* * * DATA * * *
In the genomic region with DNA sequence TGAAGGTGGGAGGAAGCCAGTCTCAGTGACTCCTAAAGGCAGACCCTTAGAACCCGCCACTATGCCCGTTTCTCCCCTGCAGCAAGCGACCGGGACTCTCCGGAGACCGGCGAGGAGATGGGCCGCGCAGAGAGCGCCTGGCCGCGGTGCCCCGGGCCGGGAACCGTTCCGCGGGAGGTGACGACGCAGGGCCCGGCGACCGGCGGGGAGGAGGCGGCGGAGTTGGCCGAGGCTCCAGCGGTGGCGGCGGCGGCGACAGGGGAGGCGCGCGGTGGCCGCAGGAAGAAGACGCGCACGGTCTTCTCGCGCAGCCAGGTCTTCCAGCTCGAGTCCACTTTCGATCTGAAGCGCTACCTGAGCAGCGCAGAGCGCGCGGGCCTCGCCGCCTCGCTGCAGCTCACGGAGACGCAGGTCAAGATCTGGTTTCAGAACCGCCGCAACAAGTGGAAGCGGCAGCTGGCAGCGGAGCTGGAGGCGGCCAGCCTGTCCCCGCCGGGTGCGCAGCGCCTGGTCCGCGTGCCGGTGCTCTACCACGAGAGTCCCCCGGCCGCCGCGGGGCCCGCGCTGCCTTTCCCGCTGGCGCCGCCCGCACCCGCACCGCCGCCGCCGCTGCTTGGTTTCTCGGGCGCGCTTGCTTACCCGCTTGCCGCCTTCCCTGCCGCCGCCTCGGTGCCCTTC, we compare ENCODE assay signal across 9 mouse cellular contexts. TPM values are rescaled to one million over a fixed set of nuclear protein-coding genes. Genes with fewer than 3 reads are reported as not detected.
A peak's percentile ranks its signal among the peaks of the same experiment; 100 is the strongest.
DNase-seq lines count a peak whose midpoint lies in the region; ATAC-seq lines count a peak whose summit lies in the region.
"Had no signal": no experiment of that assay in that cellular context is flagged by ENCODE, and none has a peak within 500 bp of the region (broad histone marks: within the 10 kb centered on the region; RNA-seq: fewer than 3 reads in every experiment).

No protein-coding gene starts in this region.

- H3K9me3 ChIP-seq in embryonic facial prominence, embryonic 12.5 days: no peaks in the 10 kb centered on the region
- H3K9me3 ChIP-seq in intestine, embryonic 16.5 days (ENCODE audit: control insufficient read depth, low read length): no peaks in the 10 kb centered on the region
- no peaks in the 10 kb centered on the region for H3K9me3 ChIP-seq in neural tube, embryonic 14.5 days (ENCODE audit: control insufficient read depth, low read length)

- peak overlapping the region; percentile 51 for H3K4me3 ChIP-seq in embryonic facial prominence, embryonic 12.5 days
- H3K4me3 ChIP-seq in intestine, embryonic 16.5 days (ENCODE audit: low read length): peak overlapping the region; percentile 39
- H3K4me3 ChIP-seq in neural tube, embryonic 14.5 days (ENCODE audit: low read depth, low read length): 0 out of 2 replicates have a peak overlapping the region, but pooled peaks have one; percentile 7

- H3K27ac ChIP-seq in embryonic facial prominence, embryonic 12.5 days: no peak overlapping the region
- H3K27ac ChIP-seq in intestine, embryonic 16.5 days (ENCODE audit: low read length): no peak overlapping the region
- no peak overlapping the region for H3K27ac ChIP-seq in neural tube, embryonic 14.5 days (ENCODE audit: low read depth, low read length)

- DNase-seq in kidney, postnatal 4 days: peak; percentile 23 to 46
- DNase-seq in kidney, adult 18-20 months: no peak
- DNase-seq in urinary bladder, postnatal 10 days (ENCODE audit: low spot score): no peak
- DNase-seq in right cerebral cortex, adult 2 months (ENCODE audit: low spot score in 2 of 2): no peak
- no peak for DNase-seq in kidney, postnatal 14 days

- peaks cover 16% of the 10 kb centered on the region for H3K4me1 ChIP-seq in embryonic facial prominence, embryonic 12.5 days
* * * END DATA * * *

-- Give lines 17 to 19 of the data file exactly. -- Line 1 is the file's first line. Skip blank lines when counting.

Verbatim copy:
- DNase-seq in urinary bladder, postnatal 10 days (ENCODE audit: low spot score): no peak
- DNase-seq in right cerebral cortex, adult 2 months (ENCODE audit: low spot score in 2 of 2): no peak
- no peak for DNase-seq in kidney, postnatal 14 days